There’s a big secret at Wittenberg, and everybody knows it. The secret societies on campus have long been a topic of confusion, contention, and curiosity and have given rise to many rumors among students and faculty.
The presence of secret societies around Wittenberg was especially prevalent last week, due to the occurrence of several initiation ceremonies for the Shifters in public places around campus. An anonymous Wittenberg student observed many of these rituals, documenting the efforts with photos and the Twitter handle @TheShifterWatch.
“I was not the only curious investigator tonight [Wednesday, March 19],” said the student in a report to Wittenberg Police and Security. “Many people left their houses and dorms to see what the yelling was about.”
Throughout the experience, the student reports to have felt threatened and uncomfortable, especially after specific events on the night of March 19.
“I had Shifters trying to incite me to fight and Shifters giving me the finger,” the student said. “A group of three guys got in my face and told me to leave. One grabbed my shirt in his fist and threatened that if he saw me again, he would punch me in the face.”
This particular Shifter was later issued a Dean’s citation.
At the same time, a great deal of curiosity exists around campus as to what Wittenberg’s secret societies mean and do, a speculation which has caused many rumors to circulate around campus.
“In some cases, it is difficult to determine the purpose of our secret societies because they do not register as student organizations or openly share their purpose with the institution,” said Casey Gill, Interim Dean of Students. “This makes it difficult to determine if their activities are aligned with the values of the institution.”
However, Gill insists that the administration supports any group that helps students’ overall development and personal growth. As long as secret societies do not violate the regulations in the Student Code of Conduct and Ethics, they have the right to assemble just like any other group.
“For the most part, secret societies around campus do not pose a problem for the police department,” said Wittenberg Chief of Police Jim Hutchins. “As long as the public ceremonies do not violate any criminal laws or university regulations, they generally do not pose a threat to campus safety.”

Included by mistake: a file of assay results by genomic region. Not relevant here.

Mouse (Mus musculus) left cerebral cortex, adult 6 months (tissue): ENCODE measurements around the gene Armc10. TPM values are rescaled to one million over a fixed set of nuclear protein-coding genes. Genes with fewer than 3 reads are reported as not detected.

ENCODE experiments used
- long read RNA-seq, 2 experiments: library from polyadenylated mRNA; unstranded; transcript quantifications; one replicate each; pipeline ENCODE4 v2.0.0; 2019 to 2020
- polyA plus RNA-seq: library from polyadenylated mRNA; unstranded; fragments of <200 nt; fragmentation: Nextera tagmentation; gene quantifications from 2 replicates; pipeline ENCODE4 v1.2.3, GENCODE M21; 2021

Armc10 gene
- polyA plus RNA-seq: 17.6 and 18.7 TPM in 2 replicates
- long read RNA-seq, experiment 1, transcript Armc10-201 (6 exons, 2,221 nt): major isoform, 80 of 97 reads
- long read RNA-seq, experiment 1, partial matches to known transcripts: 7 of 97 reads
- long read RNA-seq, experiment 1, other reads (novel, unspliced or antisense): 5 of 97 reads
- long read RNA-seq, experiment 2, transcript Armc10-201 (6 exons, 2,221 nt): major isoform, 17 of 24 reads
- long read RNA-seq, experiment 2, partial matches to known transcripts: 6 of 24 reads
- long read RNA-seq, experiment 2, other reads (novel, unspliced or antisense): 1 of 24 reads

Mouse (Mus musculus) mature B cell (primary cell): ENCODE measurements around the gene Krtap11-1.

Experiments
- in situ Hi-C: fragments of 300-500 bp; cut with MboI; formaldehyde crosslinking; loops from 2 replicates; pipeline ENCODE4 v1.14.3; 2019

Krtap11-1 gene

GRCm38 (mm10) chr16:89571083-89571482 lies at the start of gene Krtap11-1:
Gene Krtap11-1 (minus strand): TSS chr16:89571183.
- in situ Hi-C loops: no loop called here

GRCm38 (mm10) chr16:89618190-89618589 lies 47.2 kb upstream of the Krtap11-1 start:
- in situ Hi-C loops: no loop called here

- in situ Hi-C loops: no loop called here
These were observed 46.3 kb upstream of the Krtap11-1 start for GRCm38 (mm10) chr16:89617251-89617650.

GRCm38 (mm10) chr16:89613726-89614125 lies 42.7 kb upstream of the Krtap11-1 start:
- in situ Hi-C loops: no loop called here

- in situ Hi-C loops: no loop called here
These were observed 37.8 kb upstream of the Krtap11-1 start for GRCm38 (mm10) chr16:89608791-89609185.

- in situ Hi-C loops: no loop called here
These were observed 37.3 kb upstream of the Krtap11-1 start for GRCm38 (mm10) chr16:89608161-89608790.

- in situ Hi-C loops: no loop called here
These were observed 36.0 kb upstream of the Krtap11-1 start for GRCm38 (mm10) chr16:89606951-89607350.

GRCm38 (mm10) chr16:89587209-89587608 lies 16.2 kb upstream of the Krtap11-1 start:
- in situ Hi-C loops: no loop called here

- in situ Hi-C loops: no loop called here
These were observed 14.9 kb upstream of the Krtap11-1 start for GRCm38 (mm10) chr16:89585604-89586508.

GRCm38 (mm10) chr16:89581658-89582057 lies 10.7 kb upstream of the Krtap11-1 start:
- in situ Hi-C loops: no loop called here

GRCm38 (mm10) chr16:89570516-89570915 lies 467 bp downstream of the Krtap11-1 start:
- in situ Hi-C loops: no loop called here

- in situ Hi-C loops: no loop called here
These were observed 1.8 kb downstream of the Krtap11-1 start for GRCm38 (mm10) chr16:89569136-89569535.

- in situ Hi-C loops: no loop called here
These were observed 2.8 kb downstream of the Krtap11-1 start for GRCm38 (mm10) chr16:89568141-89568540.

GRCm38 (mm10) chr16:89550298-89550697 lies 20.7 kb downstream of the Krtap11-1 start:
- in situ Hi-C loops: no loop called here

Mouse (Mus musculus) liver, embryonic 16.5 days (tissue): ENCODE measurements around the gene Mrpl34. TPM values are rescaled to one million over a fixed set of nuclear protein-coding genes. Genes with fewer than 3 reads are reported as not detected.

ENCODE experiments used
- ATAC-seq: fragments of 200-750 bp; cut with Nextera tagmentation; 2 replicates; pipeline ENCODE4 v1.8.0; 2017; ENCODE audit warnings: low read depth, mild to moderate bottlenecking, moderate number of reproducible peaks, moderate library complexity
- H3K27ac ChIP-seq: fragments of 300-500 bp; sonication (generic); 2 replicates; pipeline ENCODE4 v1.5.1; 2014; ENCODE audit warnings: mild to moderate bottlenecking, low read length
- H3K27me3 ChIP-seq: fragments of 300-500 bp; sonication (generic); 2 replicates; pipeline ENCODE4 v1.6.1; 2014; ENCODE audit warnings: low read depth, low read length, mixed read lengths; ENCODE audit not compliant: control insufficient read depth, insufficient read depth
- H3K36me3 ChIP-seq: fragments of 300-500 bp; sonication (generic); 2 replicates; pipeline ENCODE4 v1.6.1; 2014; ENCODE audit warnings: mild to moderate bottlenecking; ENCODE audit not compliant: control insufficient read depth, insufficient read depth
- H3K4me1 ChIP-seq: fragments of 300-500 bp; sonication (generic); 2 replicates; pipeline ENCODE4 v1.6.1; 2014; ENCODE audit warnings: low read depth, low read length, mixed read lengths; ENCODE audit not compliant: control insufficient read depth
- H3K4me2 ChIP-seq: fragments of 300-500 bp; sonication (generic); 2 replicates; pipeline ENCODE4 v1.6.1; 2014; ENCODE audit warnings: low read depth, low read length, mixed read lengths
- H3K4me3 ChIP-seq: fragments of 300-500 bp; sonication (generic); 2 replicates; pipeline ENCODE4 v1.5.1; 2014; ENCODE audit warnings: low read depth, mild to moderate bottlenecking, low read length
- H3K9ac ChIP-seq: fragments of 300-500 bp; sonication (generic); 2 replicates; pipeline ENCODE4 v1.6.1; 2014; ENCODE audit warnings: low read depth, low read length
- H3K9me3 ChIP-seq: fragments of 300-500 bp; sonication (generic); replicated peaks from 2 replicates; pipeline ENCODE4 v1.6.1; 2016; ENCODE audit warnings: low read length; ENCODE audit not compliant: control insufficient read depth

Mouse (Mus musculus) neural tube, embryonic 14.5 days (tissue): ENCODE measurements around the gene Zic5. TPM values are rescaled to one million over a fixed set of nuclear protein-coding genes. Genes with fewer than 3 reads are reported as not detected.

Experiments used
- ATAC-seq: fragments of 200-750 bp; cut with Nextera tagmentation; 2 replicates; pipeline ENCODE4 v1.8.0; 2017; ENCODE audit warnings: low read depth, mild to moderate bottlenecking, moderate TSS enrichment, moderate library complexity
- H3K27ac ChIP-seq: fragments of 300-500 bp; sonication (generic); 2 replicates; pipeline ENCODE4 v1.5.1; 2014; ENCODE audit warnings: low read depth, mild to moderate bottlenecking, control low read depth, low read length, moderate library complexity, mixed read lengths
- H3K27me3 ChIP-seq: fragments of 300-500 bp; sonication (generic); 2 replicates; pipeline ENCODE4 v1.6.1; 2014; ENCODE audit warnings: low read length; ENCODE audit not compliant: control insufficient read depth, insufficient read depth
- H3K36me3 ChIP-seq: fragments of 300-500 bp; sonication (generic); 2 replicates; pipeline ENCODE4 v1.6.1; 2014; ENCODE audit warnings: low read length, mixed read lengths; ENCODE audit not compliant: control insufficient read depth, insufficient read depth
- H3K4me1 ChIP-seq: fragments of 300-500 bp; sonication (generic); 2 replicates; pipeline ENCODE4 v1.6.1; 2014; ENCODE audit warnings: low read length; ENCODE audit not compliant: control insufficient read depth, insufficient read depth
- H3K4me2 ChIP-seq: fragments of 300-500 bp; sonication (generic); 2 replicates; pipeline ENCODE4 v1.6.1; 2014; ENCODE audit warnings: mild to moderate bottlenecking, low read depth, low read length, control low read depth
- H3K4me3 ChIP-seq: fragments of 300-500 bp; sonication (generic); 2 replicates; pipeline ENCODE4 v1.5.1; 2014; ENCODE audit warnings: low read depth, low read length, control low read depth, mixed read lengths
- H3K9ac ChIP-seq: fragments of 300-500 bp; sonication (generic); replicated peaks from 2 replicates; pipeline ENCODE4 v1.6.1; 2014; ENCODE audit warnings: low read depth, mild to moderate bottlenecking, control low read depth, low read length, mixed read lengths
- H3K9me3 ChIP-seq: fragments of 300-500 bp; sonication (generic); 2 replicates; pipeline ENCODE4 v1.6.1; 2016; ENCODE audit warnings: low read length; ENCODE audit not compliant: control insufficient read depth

Secret societies have been a part of Wittenberg’s culture for a long time, some for close to 100 years, and to the members involved, they are important parts of their Wittenberg experiences.
“To me it’s a social group that I never thought I would even be considered for and it is a weird sort of honor to be in it,” said an anonymous Wizard. “It bonds you in this weird way…It’s nice to get to know more people on campus than I would have before.”
While the founding values of these societies remain secret from the general public, speculation on campus has led to some conjectures. For example, the student who spent last week observing the Shifters stated that much of this society’s philosophy is based off “The Tao of Pooh,” a book written in 1982 by Benjamin Hoff meant to introduce Taoism to Westerners. Dr. Keith Doubt, professor of sociology, states that, whether or not they are aware of it, all secret societies follow a pre-Christian belief system called Gnosticism that focuses on the power of knowledge and truth.
“The chosen presume to have special but un-disclosable knowledge and those who are not chosen live in darkness,” said Doubt. “Since the criteria for the selection of secret society members are opaque, secret societies lower the quality of social life on campus, detracting from the sense of equality, openness, and inclusiveness that is necessary for a healthy liberal arts community.”
Along with this sentiment, there are some students who believe that the initiation ceremonies for some secret societies could be considered hazing. Sleep deprivation, alcohol consumption, and reenactment of potentially frightening scenes can characterize these initiation rituals.
“Part of the reason fraternities and sororities are subject to strict hazing policies is because hazing is contrary to the values our organizations stand for,” said Carol Nickoson, Director of Fraternity and Sorority Life. “Members take oaths to uphold values; other organizations typically do not do this.”
At the same time, these societies intentionally do not label themselves as Wittenberg organizations. While the “secret” aspects of the organizations separate them from the institution, this separation is part of what defines them.
“By being the organization that we are, we understand that we forfeit our voice,” said an anonymous Shifter. “People will always talk. And it’s not our job to stop them or counter them.”
Yet, these organizations continue to recruit new members and members of Wittenberg’s secret societies attest to their love of these groups.
“It’s a lot like being in a sorority and fraternity except that it’s a little more relaxed and that you have a close-knit group of people that enjoy the same things you do,” said an anonymous Bell. “I feel like it’s another family I can go and complain and stress about theatre and they totally get it. I feel like I belong.”